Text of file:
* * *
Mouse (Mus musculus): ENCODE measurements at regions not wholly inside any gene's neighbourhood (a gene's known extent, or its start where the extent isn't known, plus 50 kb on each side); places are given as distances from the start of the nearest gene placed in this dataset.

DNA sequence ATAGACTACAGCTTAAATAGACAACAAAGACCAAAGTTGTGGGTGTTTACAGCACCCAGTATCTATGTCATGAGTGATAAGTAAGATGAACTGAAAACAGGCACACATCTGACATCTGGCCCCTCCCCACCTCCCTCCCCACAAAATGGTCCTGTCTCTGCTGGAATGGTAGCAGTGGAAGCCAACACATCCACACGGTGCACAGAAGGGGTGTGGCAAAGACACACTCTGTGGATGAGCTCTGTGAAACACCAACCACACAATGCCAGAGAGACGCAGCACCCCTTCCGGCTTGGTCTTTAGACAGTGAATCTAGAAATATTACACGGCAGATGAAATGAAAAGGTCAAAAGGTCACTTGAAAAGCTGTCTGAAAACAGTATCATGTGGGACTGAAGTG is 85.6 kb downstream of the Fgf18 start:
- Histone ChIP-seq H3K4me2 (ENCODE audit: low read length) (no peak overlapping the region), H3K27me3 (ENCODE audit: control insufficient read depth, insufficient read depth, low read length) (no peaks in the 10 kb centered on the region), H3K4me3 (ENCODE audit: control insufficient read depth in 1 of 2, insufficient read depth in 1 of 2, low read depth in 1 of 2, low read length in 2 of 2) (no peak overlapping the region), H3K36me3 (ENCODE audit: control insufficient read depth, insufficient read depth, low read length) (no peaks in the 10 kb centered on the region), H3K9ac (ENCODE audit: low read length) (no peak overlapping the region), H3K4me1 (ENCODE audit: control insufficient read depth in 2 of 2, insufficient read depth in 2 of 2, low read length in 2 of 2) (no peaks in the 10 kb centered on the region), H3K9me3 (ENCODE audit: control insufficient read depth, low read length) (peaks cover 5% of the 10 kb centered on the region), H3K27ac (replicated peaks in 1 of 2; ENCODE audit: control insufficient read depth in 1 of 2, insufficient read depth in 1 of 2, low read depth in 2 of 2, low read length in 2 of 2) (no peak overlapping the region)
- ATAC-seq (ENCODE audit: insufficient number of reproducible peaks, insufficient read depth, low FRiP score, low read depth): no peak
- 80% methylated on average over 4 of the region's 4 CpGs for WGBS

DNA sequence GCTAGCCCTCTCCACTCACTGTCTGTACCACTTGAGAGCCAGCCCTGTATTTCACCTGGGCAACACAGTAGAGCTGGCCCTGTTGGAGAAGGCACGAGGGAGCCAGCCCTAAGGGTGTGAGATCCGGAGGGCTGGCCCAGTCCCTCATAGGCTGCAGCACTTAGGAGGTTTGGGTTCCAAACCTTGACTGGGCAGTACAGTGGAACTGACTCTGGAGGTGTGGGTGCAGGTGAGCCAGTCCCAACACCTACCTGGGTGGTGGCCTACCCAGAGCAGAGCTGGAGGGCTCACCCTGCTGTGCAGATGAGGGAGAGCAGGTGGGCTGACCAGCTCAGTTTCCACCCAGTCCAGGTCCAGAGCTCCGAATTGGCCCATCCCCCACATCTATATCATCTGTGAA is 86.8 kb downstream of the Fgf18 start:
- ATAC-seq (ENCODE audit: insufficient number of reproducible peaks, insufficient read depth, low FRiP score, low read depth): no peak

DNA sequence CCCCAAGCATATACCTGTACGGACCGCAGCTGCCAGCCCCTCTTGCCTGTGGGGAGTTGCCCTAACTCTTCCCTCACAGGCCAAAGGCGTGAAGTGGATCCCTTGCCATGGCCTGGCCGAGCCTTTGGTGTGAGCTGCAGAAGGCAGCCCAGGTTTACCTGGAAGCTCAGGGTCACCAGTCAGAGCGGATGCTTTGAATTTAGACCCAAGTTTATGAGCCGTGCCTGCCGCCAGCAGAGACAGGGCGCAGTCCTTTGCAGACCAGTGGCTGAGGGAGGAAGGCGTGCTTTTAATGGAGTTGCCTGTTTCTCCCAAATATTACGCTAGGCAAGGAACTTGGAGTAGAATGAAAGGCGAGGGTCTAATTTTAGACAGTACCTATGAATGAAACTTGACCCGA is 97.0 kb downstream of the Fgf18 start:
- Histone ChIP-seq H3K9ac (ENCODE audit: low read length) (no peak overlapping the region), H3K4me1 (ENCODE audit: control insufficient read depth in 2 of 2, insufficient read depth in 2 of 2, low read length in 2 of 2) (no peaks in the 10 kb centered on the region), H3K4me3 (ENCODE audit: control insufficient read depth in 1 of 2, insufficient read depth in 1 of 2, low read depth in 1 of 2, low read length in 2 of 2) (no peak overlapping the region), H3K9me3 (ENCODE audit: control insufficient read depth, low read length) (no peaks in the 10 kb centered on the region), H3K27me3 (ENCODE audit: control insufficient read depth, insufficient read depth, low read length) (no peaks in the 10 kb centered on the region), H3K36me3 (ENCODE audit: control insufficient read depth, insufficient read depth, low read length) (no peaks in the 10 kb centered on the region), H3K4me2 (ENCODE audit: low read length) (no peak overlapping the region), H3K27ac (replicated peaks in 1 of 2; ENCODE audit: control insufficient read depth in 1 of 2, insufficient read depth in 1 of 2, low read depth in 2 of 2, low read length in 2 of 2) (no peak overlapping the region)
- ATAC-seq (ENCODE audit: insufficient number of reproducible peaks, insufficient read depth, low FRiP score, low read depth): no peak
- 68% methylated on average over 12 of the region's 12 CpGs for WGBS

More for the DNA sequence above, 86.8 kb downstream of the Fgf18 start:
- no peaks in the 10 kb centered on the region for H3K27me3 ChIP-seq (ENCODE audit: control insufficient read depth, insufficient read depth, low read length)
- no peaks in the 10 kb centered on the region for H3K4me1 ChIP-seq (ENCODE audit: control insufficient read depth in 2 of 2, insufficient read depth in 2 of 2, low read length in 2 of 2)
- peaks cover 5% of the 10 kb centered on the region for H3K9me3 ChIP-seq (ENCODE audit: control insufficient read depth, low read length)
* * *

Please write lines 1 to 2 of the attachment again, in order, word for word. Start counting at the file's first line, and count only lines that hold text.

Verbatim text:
Mouse (Mus musculus): ENCODE measurements at regions not wholly inside any gene's neighbourhood (a gene's known extent, or its start where the extent isn't known, plus 50 kb on each side); places are given as distances from the start of the nearest gene placed in this dataset.

DNA sequence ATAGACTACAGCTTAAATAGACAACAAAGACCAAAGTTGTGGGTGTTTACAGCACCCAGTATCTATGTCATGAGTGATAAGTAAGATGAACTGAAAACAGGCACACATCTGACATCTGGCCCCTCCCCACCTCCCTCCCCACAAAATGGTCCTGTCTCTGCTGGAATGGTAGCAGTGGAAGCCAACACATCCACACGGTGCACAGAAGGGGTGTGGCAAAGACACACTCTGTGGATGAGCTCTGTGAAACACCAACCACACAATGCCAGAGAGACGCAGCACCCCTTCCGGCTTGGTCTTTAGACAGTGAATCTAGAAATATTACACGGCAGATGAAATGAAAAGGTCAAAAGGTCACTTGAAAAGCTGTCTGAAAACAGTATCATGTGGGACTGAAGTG is 85.6 kb downstream of the Fgf18 start: